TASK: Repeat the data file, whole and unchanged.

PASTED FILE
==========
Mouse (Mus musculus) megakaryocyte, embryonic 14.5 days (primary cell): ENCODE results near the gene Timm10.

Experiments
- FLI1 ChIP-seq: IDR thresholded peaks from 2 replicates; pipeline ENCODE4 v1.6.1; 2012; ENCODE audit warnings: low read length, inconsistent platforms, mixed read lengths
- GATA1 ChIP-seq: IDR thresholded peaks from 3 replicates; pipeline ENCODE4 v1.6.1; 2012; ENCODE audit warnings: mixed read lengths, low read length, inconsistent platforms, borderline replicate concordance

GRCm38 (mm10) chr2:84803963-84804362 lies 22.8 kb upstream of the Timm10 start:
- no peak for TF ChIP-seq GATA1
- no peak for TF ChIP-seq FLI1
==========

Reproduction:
Mouse (Mus musculus) megakaryocyte, embryonic 14.5 days (primary cell): ENCODE results near the gene Timm10.

Experiments
- FLI1 ChIP-seq: IDR thresholded peaks from 2 replicates; pipeline ENCODE4 v1.6.1; 2012; ENCODE audit warnings: low read length, inconsistent platforms, mixed read lengths
- GATA1 ChIP-seq: IDR thresholded peaks from 3 replicates; pipeline ENCODE4 v1.6.1; 2012; ENCODE audit warnings: mixed read lengths, low read length, inconsistent platforms, borderline replicate concordance

GRCm38 (mm10) chr2:84803963-84804362 lies 22.8 kb upstream of the Timm10 start:
- no peak for TF ChIP-seq GATA1
- no peak for TF ChIP-seq FLI1